Kenya is a water-scarce with 83% of its land being arid or semi-arid lands (ASALs). Between 1990 and 2015, one drought occurred every 2.5 years and affected about 4.8 million people each time. In September 2021 a national drought disaster was declared with over 2.1 million people pronounced food insecure. The drought is being felt to-date. Drought-related livestock losses amounted to US$1.08 billion in the last decade. High borehole failure calls for mainstreaming operation and maintenance (O&M) or rural water supply schemes. Strengthening the knowledge about the water resources is needed to better understand the resource and its potential. Droughts and water scarcity create tensions over scarce water resources and exacerbates conflict and fragility within and across Kenya, particularly in the borderlands. To address these challenges and to build the resilience of vulnerable communities, tapping and equitable use for the country’s groundwater potential is key. Read More…
Water Resources Assessment in Timau Catchment
This project was executed in response to the community concern on intensified greenhouse farming in the upstream catchment and rapid development of boreholes affecting the base flows in the middle and downstream areas. The catchment covers about 290 km2 and classified as Arid and Semi-Arid Land (ASAL) therefore, experiences highly variable and unreliable rainfall amounts with up to 2000mm in the highlands and as low as 400-800mm in the lowlands. The aim of the project was to establish the relationship between groundwater and surface water hence put in place measures that will ensure water availability to all through better development of water resources and improve catchment management practices.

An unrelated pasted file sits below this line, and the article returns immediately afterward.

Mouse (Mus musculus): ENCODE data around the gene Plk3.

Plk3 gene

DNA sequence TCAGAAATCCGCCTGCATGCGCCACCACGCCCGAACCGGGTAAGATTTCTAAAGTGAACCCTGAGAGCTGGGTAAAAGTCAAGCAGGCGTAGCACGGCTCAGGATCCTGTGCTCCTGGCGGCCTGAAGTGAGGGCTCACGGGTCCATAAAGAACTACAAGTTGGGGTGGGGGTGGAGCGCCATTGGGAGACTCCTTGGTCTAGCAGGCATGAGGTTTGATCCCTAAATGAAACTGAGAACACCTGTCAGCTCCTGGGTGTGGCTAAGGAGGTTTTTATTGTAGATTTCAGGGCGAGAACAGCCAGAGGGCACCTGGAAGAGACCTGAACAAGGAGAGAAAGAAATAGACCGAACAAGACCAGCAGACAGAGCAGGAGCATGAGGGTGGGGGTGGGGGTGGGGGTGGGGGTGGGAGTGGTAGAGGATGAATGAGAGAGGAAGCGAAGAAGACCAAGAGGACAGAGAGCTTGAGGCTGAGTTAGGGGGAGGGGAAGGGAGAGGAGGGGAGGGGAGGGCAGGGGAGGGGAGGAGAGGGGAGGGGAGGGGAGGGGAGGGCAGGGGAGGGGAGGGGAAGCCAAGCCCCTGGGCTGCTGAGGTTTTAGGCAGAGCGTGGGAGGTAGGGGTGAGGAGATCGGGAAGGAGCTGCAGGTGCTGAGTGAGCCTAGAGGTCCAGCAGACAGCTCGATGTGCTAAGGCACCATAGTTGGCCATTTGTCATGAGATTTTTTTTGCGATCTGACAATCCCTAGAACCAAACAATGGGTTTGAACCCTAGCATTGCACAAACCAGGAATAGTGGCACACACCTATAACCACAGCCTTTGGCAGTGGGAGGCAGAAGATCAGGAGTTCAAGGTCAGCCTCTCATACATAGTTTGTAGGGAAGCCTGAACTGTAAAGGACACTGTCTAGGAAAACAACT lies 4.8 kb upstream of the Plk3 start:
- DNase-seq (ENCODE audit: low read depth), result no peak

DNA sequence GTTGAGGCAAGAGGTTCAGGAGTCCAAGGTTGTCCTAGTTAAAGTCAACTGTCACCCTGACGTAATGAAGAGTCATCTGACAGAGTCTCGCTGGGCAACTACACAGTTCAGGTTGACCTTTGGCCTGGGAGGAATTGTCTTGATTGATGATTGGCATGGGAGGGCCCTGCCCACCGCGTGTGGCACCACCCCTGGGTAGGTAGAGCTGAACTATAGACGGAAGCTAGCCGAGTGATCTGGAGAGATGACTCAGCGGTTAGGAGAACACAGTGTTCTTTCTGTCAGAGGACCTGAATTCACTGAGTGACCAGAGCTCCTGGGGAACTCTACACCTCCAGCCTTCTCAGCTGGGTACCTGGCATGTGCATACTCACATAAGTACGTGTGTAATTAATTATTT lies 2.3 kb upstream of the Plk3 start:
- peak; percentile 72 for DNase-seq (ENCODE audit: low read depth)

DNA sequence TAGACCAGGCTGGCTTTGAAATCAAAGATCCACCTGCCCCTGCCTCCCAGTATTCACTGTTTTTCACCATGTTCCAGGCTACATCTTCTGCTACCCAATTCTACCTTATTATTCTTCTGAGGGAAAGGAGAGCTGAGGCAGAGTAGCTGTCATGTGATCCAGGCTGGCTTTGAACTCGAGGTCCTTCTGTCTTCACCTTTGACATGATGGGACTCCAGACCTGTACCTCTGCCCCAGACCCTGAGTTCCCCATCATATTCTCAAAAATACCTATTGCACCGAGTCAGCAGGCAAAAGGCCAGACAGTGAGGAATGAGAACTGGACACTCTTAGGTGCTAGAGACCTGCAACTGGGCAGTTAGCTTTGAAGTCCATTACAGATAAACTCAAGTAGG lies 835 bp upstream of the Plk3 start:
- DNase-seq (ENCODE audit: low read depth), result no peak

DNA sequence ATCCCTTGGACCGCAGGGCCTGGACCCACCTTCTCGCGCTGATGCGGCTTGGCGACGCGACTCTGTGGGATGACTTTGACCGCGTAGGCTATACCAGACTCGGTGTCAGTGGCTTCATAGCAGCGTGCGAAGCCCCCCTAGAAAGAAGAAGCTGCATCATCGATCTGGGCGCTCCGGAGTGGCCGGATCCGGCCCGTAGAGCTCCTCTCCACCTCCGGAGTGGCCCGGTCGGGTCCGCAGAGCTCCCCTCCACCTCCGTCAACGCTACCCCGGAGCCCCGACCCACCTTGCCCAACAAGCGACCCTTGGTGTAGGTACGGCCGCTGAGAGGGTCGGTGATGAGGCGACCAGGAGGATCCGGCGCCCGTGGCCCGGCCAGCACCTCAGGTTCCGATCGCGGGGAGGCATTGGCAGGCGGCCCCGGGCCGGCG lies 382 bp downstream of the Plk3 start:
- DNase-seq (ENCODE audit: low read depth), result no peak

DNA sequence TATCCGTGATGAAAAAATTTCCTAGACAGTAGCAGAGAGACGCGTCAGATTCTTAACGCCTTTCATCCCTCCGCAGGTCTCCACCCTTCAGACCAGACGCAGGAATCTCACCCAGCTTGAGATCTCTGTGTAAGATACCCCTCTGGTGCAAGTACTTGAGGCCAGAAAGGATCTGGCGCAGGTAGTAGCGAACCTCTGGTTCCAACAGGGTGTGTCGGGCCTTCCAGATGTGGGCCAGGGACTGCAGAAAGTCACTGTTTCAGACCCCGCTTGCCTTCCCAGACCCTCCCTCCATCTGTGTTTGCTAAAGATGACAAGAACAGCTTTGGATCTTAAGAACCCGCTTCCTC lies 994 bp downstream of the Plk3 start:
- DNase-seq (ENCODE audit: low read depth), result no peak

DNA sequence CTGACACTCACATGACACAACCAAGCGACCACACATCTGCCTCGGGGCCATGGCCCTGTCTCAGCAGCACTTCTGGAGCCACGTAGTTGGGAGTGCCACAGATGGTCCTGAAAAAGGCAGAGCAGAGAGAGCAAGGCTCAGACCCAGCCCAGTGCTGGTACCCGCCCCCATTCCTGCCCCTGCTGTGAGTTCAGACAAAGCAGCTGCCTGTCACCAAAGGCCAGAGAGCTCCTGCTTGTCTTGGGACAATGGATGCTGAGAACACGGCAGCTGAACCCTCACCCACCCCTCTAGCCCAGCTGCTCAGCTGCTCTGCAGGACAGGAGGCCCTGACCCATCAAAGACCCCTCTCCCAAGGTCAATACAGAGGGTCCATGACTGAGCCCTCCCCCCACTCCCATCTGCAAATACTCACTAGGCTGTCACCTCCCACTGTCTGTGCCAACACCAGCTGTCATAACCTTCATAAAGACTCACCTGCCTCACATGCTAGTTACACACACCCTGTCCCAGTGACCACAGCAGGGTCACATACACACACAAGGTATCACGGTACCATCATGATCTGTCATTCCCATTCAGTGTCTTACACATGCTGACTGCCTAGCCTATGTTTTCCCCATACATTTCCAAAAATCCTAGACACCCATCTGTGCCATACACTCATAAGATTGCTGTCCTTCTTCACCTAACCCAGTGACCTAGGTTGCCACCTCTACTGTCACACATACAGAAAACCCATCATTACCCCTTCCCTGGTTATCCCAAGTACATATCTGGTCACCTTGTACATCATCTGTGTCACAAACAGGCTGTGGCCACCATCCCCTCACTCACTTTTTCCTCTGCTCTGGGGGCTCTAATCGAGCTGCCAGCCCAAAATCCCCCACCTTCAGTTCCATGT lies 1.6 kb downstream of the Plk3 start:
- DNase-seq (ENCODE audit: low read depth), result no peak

This project incorporated geophysical, hydrogeological, hydro-chemical and hydrological investigations so as to determine the influence of groundwater on baseflows. Baseflows can be defined as the least amount of water available in a stream or river during a dry period.
Evaluation of Surface and Groundwater Interaction of the Kilimanjaro Aquifer Using Isotope Hydrology Technique
The project was conducted in the Kilimanjaro area on the Kenyan side, Chyulu hills, Lake Jipe, Lake Chala and the major springs. The objective of this project was to conduct water resources assessment to quantify water in the project area, understand the groundwater flow with respect to the surface water interaction, determine recharge zones for purposes of conservation and protection and establish the relationship between surface and groundwater resources in the Mt. Kilimanjaro, Lakes Jipe/Challa, Mzima and Chyulu Hills Ecosystems. Isotope hydrology is a nuclear technique that uses both stable and radioactive environmental isotopes to trace the movements of water in the hydrological cycle. It can be utilized to determine areas of recharge, age and residence time of water, origin/source of water, pollution/contaminant sources. It is a technique which can help to improve water resources management and in this case groundwater resources through conservation and protection of recharge areas, applying pollution mitigation measures in areas discovered to be sources of pollution, improved groundwater development and governance.